Now we move forward into Week 2 of this 2010 Chargers season of Press Your Luck. As we all know in Week 1, the Chargers piled up whammy after whammy in losing to the Kansas City Chiefs. I still tend to think this game was something of a fluke, what with the typhoon that brought our offense to a screeching halt, and the Chiefs fans who haven’t been that loud since Trent Green, Tony Gonzalez, Priest Holmes, and Dante Hall were terrorizing opponents (it’s the first time in years where the levels of hope and BAC were directly proportional at Arrowhead).
However, there were things that happened in that game that were definitely not a fluke, and they are things that must be fixed to prevent a second straight weekend of whammies.
Below the jump is a list of things that I will be watching for (on NFL Redzone’s free weekend and the game replay on NFL Network).
Last Week = Big Bucks!
For me, the single best thing coming out of that game on Monday night was Dombrowski’s performance. To be perfectly honest, I’d forgotten about Marcus McNeill about 2 series into the game. He did a solid job handling Tamba Hali, and this week he gets another test playing opposite Jaguars DE/OLB Aaron Kampman. If he is able to handle Kampman, then I think all of us can just forget about McNeill for the rest of the season. However, if Kampman forces the Chargers to provide help on the left side, we will see an offense that is playing with another hand tied behind its back.
Last Week = Need more spins
Can we be honest and consider the possibility that we were all too fast to drink the "we don’t need Vincent Jackson Kool Aid?" I think that later this season, that Kool Aid will be perfectly brewed and ready for consumption. However, it was not ready for consumption in Week 1, even without the typhoon that blew through Arrowhead on Monday night, and we should have expected that. Floyd, Naanee and Davis simply haven’t been on the field enough for Philip Rivers to know exactly where they will be from play to play. Their routes are just different enough, their speed is just different enough, and their experience is just low enough to throw a wrench into the offense.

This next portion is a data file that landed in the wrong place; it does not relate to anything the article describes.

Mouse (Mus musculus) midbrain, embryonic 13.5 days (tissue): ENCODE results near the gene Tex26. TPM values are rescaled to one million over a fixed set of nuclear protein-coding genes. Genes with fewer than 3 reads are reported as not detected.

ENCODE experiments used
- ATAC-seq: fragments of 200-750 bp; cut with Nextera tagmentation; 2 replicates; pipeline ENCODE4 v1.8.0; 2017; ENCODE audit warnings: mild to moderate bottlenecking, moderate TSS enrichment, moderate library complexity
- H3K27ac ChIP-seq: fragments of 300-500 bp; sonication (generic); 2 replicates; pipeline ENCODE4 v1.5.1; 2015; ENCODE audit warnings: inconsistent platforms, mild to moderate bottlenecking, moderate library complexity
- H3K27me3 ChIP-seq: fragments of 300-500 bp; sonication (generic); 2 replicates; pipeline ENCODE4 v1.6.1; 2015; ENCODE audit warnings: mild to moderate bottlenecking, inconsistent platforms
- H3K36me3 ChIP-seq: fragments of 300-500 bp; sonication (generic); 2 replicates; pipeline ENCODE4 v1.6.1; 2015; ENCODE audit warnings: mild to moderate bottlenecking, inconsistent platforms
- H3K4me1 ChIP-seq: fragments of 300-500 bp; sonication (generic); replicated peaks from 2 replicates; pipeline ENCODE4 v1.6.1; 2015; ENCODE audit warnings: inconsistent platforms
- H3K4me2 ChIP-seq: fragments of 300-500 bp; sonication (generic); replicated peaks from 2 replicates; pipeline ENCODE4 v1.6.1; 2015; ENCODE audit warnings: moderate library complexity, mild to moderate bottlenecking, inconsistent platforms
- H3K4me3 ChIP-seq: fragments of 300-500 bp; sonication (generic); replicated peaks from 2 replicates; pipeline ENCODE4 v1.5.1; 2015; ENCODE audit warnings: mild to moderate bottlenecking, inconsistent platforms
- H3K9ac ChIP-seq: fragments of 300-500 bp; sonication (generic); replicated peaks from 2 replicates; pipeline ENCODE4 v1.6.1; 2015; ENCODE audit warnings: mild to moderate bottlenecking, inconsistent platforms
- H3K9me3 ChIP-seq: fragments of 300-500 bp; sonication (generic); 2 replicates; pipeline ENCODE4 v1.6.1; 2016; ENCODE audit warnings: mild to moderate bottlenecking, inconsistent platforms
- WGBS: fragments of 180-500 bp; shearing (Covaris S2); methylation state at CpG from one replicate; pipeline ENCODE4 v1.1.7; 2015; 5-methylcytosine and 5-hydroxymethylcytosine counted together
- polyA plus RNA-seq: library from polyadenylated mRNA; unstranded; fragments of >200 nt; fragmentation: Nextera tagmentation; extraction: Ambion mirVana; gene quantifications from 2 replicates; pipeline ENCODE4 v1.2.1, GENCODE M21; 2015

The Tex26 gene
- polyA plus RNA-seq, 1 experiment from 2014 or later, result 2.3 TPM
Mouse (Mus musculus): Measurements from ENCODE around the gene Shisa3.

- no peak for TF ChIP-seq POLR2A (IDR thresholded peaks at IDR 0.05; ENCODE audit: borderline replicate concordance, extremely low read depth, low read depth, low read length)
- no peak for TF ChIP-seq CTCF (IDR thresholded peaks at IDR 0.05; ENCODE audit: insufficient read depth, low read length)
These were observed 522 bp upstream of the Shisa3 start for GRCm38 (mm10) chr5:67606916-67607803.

This (and the weather) allowed Chiefs’ Defensive Coordinator Romeo Crennel to focus on taking Antonio Gates completely out of the game, via double team, bracket coverage, and triple coverage. Just like the 1st half of 2007, when teams took Gates away, and the Chargers offense struggled because Rivers didn’t fully trust his receivers before Chris Chambers arrived via trade, and Jackson grew into a legitimate threat.
Floyd, Naanee, and Davis occasionally beat the Chiefs’ secondary, but to get Gates some room to operate going forward, they must consistently make defenses pay for playing them man-to-man. They got extra spins last week due to the weather, but a similar performance this week will result in whammies.
Last Week = Need more spins
Ryan Mathews’ debut last week was hampered by a few factors last week. One was the weather, another was rookie fumbleitis, and the last was the 2nd half deficit. We know weather won’t be a factor this week in San Diego, so let’s focus on ball security. Mathews’ fumble was a classic case of a rookie not protecting the ball in traffic, and I imagine that the offensive staff has been on his case this week in film study. Mathews’ fumble was a critical mistake in Week 1, and he needs to show that he’s learned from that mistake. That should help the Chargers get a 2nd half lead, which will then result in additional chances for Mathews to pound the rock.
Last Week = Stopped by a Whammy
No I’m not talking about the weather here. I’m talking about that meltdown in the 3rd quarter. I love Rivers as much as the rest of you, and as much as the rest of the NFL universe hates him. However, you can not air out your entire offense – on the field, in the 3rd quarter of game you’re losing by 2 touchdowns, especially when you’re not having your best game – whether the offense deserves it or not. Philip, save those ass chewings for the sideline, locker room, practice field, or film study – especially since you can only get away with one of those meltdowns each season before you start losing players. On the field, let it go for the moment and move on to the next play.
Last Week = Stopped by 4 whammies